Stories of Impact

The Story of George Fague

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George and Janet Fague

Like many lads from St. Louis, George wanted to attend a Catholic college; and since he would graduate from St. Louis University High School, a Jesuit college held some appeal. He wanted to attend college away from his hometown.

Scholarship offers were good from some other schools, but the Rockhurst Jesuit tradition moved him to turn down a scholarship at a rival college to enroll at Rockhurst in the fall of 1961.

George embraced the life at Rockhurst with an enthusiasm still remembered by those who knew him here. The Jesuits help develop people who are leaders concerned with the world in which they live. George lived at Rockhurst and was very concerned with the college life in which he lived - and he led the college to action. Some of his actions still affect today's students at Rockhurst who have never heard his name.

George Fague served as president of the Dormitory Council, Student Council President and President of the Student Senate. When George started as a freshman at Rockhurst, all students were required to attend Mass on Friday morning, a requirement enforced by having each student sign his name on a card distributed down the pews, collected and checked against the roster of enrolled students.

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George Fague 1965

For George, enforced attendance at a "sign-in" Mass did not fit with the notion of students taking individual responsibility for their own spiritual growth. While George himself attended Mass daily, he was against enforcing Mass attendance. He worked with President Fr. Maurice Van Ackeren, S.J. to formulate policies that offered students more choice and greater responsibilities. First the obligatory Mass was eliminated for upperclassmen, later for all students.

George led the change that instituted student evaluations of classes and professors. Under his leadership, the Student Council and the Student Senate handpicked student evaluators. The completed questionnaires were returned only to the participating teachers. Today all students complete class and teacher evaluations.

His induction into Alpha Sigma Nu attests to his scholastic performance. Recognition of his contributions to Rockhurst came from teachers who selected him for inclusion in Who's Who and by his peers who praised his accomplishments in the 1965 yearbook.

College life is a time for fun, and George danced through college from the Beanie Mixer through the Senior Dance. He played the Saxophone when he found time. For three years he was the Musical Director of the Varieties 63-65, with Fr. James Wheeler, S.J. as faculty moderator.

An Avila education student found someone to arrange a blind date with a Rockhurst fellow. She was Janet Orscheln. He was George Fague. They found they shared interests, ideals and a love of life. Janet danced and sang at the Rockhurst Varieties from then on. George nominated her to the homecoming court. Yearbook photographers snapped pictures of them together. A year after graduation they married; and another year later had their first of five sons, born the last day of George's MBA classes at Washington University. After receiving his MBA, George went to work for Monsanto. They moved from St. Louis to Detroit, and back to St. Louis and finally to California where George served as Western Regional Sales Manager for Monsanto.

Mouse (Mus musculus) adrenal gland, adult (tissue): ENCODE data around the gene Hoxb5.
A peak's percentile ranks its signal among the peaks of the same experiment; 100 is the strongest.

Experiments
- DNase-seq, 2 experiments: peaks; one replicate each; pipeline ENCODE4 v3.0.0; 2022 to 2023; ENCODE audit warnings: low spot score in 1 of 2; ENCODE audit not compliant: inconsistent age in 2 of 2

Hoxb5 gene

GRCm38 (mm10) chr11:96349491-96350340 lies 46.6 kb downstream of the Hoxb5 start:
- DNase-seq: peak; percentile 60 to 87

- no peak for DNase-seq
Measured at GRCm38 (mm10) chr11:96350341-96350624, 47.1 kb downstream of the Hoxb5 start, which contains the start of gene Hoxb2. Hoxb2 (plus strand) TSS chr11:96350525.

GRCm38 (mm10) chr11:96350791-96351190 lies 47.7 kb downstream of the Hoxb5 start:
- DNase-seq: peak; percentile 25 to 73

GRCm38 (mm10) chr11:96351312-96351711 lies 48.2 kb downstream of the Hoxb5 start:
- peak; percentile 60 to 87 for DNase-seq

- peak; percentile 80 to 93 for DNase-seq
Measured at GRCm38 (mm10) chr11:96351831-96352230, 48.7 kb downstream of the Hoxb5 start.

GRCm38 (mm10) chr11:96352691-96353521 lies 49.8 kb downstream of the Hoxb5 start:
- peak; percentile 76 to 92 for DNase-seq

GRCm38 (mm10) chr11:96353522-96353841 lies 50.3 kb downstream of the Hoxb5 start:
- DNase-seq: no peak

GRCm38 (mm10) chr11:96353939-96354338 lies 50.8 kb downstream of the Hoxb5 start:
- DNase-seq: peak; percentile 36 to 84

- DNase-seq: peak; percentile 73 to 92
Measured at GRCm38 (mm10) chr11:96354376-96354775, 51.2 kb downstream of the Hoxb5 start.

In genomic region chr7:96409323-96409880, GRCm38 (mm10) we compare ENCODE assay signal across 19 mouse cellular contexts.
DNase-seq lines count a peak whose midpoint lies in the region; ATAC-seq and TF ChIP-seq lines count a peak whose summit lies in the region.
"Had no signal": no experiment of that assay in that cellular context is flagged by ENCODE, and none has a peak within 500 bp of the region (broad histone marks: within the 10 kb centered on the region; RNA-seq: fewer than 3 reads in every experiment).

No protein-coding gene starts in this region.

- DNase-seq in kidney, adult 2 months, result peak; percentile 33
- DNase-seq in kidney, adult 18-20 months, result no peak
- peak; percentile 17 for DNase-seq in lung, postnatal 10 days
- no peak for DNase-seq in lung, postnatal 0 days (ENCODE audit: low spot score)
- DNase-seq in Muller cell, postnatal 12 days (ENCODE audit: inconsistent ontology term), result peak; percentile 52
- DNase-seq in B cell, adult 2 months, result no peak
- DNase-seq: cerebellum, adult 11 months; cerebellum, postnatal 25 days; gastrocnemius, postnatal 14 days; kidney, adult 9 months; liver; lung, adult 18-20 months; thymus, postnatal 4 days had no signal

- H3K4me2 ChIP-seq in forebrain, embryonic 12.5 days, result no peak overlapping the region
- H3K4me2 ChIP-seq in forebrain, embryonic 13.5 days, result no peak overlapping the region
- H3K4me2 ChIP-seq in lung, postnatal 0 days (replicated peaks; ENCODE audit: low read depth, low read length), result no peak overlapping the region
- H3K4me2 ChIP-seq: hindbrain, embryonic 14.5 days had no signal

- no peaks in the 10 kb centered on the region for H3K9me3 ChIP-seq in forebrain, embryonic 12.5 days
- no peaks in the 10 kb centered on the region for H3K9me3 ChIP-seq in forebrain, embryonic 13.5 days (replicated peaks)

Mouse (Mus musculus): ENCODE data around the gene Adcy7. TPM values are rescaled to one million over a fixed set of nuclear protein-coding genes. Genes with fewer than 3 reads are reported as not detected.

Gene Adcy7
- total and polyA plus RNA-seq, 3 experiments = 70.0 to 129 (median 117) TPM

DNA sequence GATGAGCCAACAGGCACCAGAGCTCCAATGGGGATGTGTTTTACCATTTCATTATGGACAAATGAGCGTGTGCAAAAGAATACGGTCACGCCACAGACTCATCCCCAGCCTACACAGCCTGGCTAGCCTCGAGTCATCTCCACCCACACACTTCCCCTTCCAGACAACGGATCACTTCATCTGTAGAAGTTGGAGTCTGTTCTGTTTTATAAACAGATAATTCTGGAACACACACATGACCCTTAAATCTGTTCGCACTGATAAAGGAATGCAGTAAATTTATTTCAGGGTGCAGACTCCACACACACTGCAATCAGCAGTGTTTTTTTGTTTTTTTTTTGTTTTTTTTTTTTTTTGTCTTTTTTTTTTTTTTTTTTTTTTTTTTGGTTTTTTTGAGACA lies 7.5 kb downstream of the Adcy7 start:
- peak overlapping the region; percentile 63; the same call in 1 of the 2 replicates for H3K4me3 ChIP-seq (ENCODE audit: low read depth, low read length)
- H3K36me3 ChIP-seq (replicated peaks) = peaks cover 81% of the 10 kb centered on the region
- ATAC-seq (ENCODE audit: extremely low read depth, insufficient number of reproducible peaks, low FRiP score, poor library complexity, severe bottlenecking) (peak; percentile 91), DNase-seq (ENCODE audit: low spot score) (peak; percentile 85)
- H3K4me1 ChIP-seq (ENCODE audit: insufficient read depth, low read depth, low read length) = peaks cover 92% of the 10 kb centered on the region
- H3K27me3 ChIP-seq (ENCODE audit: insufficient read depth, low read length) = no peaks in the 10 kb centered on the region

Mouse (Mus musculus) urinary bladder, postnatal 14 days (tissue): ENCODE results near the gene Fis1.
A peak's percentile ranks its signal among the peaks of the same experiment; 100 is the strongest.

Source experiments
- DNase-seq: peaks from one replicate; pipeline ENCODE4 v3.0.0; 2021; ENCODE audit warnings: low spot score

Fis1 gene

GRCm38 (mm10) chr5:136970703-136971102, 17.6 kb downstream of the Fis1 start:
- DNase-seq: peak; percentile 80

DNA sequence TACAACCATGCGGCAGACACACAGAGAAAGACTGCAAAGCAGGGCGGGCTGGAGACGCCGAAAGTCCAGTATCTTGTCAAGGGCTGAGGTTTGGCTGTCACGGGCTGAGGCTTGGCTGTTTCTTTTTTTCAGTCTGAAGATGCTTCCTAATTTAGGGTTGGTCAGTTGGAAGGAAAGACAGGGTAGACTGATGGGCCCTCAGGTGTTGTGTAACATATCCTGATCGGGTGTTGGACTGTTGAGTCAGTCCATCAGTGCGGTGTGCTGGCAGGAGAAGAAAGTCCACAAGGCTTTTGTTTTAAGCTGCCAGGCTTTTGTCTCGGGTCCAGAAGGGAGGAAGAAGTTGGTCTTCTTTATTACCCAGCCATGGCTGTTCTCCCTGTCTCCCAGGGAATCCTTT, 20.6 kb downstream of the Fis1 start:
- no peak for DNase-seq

When the time came for another move with Monsanto George and Janet decided they liked where they were. They lived in a good place to raise their five sons. As a family the Fagues packed their tent for camping jaunts as often as possible, a past time they continue to enjoy.

So George and a partner started their own company, Westchem, which provides resins and additives for the plastics industry. For years Janet served as the company receptionist.

George is still a leader through the manner of his gifts. Most of the Fague's gifts are with stock acquired years ago.

George says, `Its Win-Win! It works out best for everyone. "If I have already decided I am going to give $2,500 to Rockhurst, a gift of $2,500 worth of appreciated stock makes good economic sense. Rockhurst gets the full benefit of $2,500, I get a full $2,500 income tax deduction, and I avoid the capital gains tax on that $2,500 of stock as well. And I may have originally invested only a fraction of the $2,500 to purchase the stock originally. "Everybody wins!"

They now make their stock gifts by having their broker electronically transfer stock from their account to the Rockhurst account. George simply calls the University to get the DTC number and the account number at Rockhurst's broker. During that call he tells Jody Burgard the number of shares being transferred, the name of the stock and how he wants his gift used so that Rockhurst can accurately track and record the gift.

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